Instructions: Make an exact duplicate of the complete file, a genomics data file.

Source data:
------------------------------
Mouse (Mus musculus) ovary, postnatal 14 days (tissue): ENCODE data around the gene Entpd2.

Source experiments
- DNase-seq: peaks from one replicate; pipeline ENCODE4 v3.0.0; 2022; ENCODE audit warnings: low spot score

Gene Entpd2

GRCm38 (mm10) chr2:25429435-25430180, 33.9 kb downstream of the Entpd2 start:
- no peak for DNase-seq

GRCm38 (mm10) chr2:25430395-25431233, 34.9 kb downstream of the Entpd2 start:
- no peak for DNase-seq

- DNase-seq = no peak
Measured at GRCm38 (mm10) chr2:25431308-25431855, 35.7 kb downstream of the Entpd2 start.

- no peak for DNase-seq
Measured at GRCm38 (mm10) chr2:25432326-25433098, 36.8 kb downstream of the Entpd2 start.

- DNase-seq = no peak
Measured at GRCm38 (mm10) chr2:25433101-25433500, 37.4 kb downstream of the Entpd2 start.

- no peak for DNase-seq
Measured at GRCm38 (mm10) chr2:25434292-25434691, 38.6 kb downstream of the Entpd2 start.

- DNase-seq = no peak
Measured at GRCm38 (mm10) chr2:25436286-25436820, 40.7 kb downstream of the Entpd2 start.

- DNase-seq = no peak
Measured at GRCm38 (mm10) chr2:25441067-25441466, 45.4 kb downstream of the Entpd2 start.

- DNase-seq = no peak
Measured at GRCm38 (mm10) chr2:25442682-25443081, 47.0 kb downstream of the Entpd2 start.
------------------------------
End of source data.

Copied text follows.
Mouse (Mus musculus) ovary, postnatal 14 days (tissue): ENCODE data around the gene Entpd2.

Source experiments
- DNase-seq: peaks from one replicate; pipeline ENCODE4 v3.0.0; 2022; ENCODE audit warnings: low spot score

Gene Entpd2

GRCm38 (mm10) chr2:25429435-25430180, 33.9 kb downstream of the Entpd2 start:
- no peak for DNase-seq

GRCm38 (mm10) chr2:25430395-25431233, 34.9 kb downstream of the Entpd2 start:
- no peak for DNase-seq

- DNase-seq = no peak
Measured at GRCm38 (mm10) chr2:25431308-25431855, 35.7 kb downstream of the Entpd2 start.

- no peak for DNase-seq
Measured at GRCm38 (mm10) chr2:25432326-25433098, 36.8 kb downstream of the Entpd2 start.

- DNase-seq = no peak
Measured at GRCm38 (mm10) chr2:25433101-25433500, 37.4 kb downstream of the Entpd2 start.

- no peak for DNase-seq
Measured at GRCm38 (mm10) chr2:25434292-25434691, 38.6 kb downstream of the Entpd2 start.

- DNase-seq = no peak
Measured at GRCm38 (mm10) chr2:25436286-25436820, 40.7 kb downstream of the Entpd2 start.

- DNase-seq = no peak
Measured at GRCm38 (mm10) chr2:25441067-25441466, 45.4 kb downstream of the Entpd2 start.

- DNase-seq = no peak
Measured at GRCm38 (mm10) chr2:25442682-25443081, 47.0 kb downstream of the Entpd2 start.